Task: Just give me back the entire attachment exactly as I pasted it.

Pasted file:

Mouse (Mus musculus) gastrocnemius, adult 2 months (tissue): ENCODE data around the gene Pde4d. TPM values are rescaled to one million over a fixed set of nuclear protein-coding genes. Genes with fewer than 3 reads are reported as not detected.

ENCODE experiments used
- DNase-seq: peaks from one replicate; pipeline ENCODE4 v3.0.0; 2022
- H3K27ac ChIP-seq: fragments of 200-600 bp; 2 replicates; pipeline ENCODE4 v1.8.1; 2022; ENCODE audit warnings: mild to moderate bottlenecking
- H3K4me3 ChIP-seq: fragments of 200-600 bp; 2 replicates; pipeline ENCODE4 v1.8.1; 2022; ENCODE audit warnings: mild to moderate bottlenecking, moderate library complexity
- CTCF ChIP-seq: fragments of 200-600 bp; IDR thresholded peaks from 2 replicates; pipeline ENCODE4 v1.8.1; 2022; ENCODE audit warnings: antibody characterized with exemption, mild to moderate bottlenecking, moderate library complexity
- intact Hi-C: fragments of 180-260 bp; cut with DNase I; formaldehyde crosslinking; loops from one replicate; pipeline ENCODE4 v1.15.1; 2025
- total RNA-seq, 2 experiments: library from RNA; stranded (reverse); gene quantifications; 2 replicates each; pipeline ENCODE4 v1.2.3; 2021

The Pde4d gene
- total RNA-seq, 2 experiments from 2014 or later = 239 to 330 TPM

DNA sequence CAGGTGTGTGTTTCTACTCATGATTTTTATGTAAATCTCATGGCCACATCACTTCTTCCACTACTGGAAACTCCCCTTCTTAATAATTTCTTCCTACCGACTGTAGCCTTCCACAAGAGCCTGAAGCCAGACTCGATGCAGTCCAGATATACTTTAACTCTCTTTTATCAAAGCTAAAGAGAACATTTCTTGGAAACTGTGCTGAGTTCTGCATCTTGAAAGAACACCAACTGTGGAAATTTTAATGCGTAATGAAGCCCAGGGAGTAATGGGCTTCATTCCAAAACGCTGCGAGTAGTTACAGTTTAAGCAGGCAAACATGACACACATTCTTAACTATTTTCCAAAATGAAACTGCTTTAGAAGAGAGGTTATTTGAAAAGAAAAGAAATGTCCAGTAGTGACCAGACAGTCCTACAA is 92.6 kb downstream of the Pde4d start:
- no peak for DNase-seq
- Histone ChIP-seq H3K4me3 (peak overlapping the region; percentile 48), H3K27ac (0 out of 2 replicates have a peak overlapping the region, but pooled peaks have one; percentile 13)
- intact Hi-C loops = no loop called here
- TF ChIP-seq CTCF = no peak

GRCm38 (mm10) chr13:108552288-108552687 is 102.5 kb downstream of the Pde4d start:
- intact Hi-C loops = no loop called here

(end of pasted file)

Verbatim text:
Mouse (Mus musculus) gastrocnemius, adult 2 months (tissue): ENCODE data around the gene Pde4d. TPM values are rescaled to one million over a fixed set of nuclear protein-coding genes. Genes with fewer than 3 reads are reported as not detected.

ENCODE experiments used
- DNase-seq: peaks from one replicate; pipeline ENCODE4 v3.0.0; 2022
- H3K27ac ChIP-seq: fragments of 200-600 bp; 2 replicates; pipeline ENCODE4 v1.8.1; 2022; ENCODE audit warnings: mild to moderate bottlenecking
- H3K4me3 ChIP-seq: fragments of 200-600 bp; 2 replicates; pipeline ENCODE4 v1.8.1; 2022; ENCODE audit warnings: mild to moderate bottlenecking, moderate library complexity
- CTCF ChIP-seq: fragments of 200-600 bp; IDR thresholded peaks from 2 replicates; pipeline ENCODE4 v1.8.1; 2022; ENCODE audit warnings: antibody characterized with exemption, mild to moderate bottlenecking, moderate library complexity
- intact Hi-C: fragments of 180-260 bp; cut with DNase I; formaldehyde crosslinking; loops from one replicate; pipeline ENCODE4 v1.15.1; 2025
- total RNA-seq, 2 experiments: library from RNA; stranded (reverse); gene quantifications; 2 replicates each; pipeline ENCODE4 v1.2.3; 2021

The Pde4d gene
- total RNA-seq, 2 experiments from 2014 or later = 239 to 330 TPM

DNA sequence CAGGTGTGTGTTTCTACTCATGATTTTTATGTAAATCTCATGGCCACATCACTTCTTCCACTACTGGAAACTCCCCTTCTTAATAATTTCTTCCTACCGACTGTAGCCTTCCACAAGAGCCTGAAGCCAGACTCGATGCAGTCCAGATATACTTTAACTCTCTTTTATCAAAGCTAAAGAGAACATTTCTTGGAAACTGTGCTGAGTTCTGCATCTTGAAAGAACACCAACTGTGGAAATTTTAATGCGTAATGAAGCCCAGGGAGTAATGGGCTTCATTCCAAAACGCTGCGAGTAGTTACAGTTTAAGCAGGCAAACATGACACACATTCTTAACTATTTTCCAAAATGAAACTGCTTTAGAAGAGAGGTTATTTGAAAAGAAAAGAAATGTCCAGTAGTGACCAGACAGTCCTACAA is 92.6 kb downstream of the Pde4d start:
- no peak for DNase-seq
- Histone ChIP-seq H3K4me3 (peak overlapping the region; percentile 48), H3K27ac (0 out of 2 replicates have a peak overlapping the region, but pooled peaks have one; percentile 13)
- intact Hi-C loops = no loop called here
- TF ChIP-seq CTCF = no peak

GRCm38 (mm10) chr13:108552288-108552687 is 102.5 kb downstream of the Pde4d start:
- intact Hi-C loops = no loop called here